I like the story that a man named Gerald tells. He was visiting a 76 year old man in the hospital. Before his surgery, the doctors told him he had a 25% chance of living. Gerald visited him to listen and encourage him. Just before the surgery, he walked into the room and spoke with the anxious older man. Nobody in the family was saying a word. Everyone looked helpless and defeated. Gerald told the man to let the doctors do the surgery and to trust God for the outcome. The man immediately calmed down, and as Gerald left the room, the nurses thanked him, for they needed the man to be calm before the surgery. The man survived the surgery, and was a changed man who lived for another 15 years. There is healing power, calming power, even in words about Jesus.

    b. Witnessing – we already have the courage!

What about the name of Jesus when it comes to our witnessing of His resurrection and His salvation? In such circumstances, we may be hesitant at best, and fearful at worst.

I told this story just over a year ago, but it is relevant again in this context. It’s from the Wizard of Oz. You remember how Dorothy, from Kansas, was transported to the magical Land of Oz in a tornado. Wanting to return home, she gets guidance from the Good Witch of the North who advises her to consult the Wizard of Oz. On the Yellow Brick Road to Oz she meets:

the Scarecrow who hopes the Wizard will give him some brains,

the Tin Woodsman who hopes the Wizard will give him a heart, and

the Cowardly Lion who hopes the Wizard will give him courage.

After surviving some dangerous encounters along the way with the Wicked Witch of the West, they eventually make it to see the Wizard only to find out he is a hoax. They leave the Emerald City brokenhearted, their dreams smashed. However, after a final encounter with the Wicked Witch, they overcome evil and liberate Oz. Through their ordeals and in their final victory, the four characters discover that they already have what they were looking for. In fact, they had it all along. The Scarecrow is clever, the Tinman has heart, and the Lion is brave and courageous. They didn’t need the Wizard; they needed a situation to force them to activate what was already in them. Even Dorothy had the capacity to return to Kansas – by clicking her ruby slippers together three times.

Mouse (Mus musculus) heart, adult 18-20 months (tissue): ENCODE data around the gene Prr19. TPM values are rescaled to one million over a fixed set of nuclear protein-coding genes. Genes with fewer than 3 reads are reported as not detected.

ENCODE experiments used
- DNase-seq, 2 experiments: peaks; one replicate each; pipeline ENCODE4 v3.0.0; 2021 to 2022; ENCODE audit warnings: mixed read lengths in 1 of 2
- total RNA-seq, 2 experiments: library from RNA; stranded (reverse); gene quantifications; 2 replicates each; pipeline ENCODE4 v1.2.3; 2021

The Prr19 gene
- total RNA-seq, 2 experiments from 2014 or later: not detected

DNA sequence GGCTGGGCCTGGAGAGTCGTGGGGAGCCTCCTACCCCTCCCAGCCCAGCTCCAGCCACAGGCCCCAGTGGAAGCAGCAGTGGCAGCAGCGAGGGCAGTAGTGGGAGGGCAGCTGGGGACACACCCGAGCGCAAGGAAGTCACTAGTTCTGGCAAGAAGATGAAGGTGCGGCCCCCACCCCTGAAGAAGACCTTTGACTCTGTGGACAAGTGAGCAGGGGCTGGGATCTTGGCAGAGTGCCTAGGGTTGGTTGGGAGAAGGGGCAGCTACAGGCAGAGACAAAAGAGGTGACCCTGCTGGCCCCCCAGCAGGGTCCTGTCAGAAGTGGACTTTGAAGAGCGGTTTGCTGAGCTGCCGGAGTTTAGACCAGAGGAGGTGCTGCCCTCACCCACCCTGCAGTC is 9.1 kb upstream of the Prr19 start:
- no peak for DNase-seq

So, you have this situation, this opportunity, really, to say something about Jesus. It may be in that hospital room, or at a graveside. It may be in the lunch room at work, or over the phone with a friend. The conversation seems to have an open door to talking about Jesus. But along comes a scoundrel to steal your peace of mind and joy, your confidence and courage, and to leave you timid and trembling instead. The scoundrel’s name… FEAR! Fear of death, fear of failure, fear of losing a friend, fear of tomorrow – you name it, fear wants to silence you, especially if the name of Jesus, the powerful name of Jesus was just on the tip of your tongue.

It’s then that we need to remember who we are. Last week, we heard in 1 John 3 that we are children of God. This week, we heard in the same chapter that we belong to the truth, and that God’s very Spirit lives in us. That gives us courage and confidence to hold out the powerful name of Jesus in conversations with friends and family, co-workers and business associates. We are going to hear in a month’s time, on Holy Spirit Sunday, that the promised Holy Spirit will give us boldness and courage to testify to the name of Jesus. In the Bible times, that was a future-tense promise. In our time, that is a past-tense promise. The courage of the Holy Spirit has already been given to us, and the name of Jesus is powerful – let’s put the two together when a witnessing opportunity arises. Like the man who was told to let the doctors do the surgery and to trust God for the outcome, we can proclaim the name of Jesus without fear, and trust God for the outcome of the conversation. Who knows… maybe some will even say, “We want to hear you again on this subject.”

The name of Jesus is powerful… powerful to heal, powerful to raise people from death to life, powerful to conquer evil, powerful even to conquer our fears of proclaiming it. May God the Holy Spirit give us courage to say with Peter and John, “We can’t help but speak of the one we know, the one whose words we have heard, the one whose powerful deeds we have seen with the eyes of our faith.”

May the Good Shepherd who laid down His life for you give you joy at every opportunity to talk about His name, the salvation-name!! Amen.